So now we’ll have two pizzerias run by NYC pizza royalty right next door to each other, each claiming the Grimaldi’s pedigree.
God, this city is fucked up, isn’t it? It’s almost enough to make you want to open a hot dog stand that also sells fresh squeezed fruit drinks.
Sorry for the lack of posting over the last couple days. I was busy making my kitchen look like this:
After an overnight train from Mumbai, I arrived in the provincial city of Margao just as the poky train to Canacona was boarding. Canacona is the end of the line for travelers headed for beach towns like Palolem in the deep south of Goa. Since this was the last train of the day and the ride takes only an hour, I bought a seat in the lowest class. 35 rupee ticket in hand, I piled in and took the last seat on a wooden bench, pack on my lap, between an elderly couple on their way to Gokarna and a young woman nursing a newborn.
Leaving Margao, we were soon deep in the countryside. All the cheesy water parks and mini-golf courses in Florida are modeled on Goa. Our bright blue train moved through rolling hills covered in jungle. We passed gurgling streams, water buffalo wading in flooded rice paddies, groves of coconut palms, and thatched huts.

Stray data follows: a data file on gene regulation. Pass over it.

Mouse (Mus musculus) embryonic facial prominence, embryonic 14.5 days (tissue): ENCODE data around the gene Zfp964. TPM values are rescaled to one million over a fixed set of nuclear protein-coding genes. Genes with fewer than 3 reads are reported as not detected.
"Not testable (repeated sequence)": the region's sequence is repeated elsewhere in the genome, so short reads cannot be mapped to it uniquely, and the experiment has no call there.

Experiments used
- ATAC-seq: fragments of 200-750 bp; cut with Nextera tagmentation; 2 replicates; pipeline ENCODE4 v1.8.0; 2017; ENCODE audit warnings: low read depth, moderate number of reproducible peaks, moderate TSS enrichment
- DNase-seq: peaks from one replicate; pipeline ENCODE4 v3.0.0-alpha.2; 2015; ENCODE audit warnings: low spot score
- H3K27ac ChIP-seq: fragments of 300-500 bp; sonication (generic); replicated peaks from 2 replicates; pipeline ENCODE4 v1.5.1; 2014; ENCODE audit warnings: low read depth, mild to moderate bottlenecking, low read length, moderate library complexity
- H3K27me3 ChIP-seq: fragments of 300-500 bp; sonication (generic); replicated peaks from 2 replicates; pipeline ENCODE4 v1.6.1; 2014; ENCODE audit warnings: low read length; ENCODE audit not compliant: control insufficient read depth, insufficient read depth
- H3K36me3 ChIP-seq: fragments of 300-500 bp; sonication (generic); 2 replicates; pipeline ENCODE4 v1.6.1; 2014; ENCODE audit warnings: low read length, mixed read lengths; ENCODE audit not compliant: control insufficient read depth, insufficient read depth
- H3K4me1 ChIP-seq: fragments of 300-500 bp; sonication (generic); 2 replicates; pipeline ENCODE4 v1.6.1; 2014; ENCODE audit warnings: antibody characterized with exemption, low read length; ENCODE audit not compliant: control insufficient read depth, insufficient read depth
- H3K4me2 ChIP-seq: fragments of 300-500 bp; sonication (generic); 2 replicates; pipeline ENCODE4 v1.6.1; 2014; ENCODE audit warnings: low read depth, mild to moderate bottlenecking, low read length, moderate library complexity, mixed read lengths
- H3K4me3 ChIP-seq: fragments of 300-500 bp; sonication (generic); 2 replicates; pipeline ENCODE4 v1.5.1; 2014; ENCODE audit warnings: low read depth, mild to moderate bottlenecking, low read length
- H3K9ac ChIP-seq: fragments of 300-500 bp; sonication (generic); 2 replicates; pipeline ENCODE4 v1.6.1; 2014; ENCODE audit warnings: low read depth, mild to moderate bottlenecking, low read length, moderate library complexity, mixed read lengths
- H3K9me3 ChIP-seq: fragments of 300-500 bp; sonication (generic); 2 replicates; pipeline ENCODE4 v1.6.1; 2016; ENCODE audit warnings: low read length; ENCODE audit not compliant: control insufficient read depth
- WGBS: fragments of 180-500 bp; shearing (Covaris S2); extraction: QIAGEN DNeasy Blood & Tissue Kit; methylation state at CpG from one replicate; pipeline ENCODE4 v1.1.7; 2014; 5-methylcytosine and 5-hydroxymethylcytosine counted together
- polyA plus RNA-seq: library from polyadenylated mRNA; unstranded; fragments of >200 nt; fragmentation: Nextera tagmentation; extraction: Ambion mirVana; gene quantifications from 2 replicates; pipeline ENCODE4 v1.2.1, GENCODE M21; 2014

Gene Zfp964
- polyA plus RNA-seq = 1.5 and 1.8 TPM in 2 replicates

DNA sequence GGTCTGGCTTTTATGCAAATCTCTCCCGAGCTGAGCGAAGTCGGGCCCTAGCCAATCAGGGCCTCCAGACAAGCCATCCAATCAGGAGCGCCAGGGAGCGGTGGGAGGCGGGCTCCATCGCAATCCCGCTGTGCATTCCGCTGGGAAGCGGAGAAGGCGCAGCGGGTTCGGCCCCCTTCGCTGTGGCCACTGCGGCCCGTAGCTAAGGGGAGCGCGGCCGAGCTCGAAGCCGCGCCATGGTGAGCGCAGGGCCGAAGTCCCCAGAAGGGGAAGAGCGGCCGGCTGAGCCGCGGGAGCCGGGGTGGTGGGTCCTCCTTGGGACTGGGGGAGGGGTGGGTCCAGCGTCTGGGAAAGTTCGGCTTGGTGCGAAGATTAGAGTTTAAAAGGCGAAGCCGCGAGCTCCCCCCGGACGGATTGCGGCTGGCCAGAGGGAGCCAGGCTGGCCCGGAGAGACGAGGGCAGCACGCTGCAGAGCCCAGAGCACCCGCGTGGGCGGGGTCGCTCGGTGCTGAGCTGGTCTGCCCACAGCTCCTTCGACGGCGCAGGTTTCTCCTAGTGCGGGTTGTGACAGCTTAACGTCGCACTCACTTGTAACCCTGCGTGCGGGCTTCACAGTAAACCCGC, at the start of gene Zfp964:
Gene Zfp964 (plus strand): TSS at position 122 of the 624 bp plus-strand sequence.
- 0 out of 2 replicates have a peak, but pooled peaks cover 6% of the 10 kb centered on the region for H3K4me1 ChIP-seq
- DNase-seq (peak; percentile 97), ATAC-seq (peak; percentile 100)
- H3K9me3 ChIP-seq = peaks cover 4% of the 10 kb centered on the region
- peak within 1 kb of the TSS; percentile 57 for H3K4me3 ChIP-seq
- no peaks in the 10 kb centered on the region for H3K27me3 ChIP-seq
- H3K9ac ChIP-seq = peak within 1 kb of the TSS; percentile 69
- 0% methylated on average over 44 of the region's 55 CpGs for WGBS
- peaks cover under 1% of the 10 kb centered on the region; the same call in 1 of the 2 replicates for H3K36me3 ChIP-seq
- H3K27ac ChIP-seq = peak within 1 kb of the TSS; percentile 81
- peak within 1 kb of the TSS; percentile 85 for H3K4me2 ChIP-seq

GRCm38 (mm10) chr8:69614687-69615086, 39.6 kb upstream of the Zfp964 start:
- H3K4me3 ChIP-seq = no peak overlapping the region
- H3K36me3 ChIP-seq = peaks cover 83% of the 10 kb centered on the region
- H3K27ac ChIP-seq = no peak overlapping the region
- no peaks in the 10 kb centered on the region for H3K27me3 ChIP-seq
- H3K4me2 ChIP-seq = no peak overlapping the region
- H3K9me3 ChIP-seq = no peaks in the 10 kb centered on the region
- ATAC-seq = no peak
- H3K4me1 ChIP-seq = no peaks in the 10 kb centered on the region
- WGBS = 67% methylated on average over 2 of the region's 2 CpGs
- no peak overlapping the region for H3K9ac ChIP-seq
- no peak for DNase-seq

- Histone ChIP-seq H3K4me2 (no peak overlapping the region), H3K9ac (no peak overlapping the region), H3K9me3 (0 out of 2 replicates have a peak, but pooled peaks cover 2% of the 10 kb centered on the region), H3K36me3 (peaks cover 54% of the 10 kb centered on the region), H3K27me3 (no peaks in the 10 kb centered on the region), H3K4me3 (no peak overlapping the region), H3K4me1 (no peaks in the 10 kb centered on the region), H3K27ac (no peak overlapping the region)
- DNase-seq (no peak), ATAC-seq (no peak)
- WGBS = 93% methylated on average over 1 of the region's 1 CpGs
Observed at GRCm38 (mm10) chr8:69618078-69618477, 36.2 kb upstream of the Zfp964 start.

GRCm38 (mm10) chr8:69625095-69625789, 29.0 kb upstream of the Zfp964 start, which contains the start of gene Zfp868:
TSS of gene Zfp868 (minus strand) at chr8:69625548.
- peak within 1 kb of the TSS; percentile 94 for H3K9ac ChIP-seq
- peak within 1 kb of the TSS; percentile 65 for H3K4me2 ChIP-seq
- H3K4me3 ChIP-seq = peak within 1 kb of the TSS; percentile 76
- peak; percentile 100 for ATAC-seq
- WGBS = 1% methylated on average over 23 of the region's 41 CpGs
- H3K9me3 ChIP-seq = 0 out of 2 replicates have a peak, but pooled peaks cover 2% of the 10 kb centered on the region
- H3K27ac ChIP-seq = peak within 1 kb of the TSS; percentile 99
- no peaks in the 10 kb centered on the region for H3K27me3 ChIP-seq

In Canacona, I met my first tout. All the guidebooks to India go on and on about touts. They’re seemingly idle guys who wait around outside train stations and tourist sites offering various services. They will guide you through ruins, find you a hotel room, carry your bags, and most of them also drive rickshaws. The archetypal western attitude towards this – if Lonely Planet is any indication – is abject horror.
Why that is, I don’t know, because they seem handy enough to me. I got off the train. I needed a rickshaw. Dude walked up to me and asked if I needed a rickshaw. I said yeah. We dickered over the price a little, agreed, and then drove off: transaction complete.
We took a narrow road out of town, stopping along the way to pick up a more passengers: two aunties who were either fisherwomen or straight from the fish market, I wasn’t sure. But they got in with their baskets of fish and we bumped our way into the jungle.
We passed gangs of kids playing cricket with hand-carved bats under palm trees, roaside shacks selling everything from laundry soap to local beer, coconut orchards, more rice paddies, and dropped off the aunties just outside the tourist mecca of Palolem. We got stuck in a traffic jam. A traffic jam of cows. After several minutes waiting for the cows to graze their way out of the road, we sped past them and into the coastal village of Agonda, my destination for the next week and a half.
- Inspired by BootsNAll’s 30 Days Of Indie Travel Project. Today’s prompt is TRANSIT. -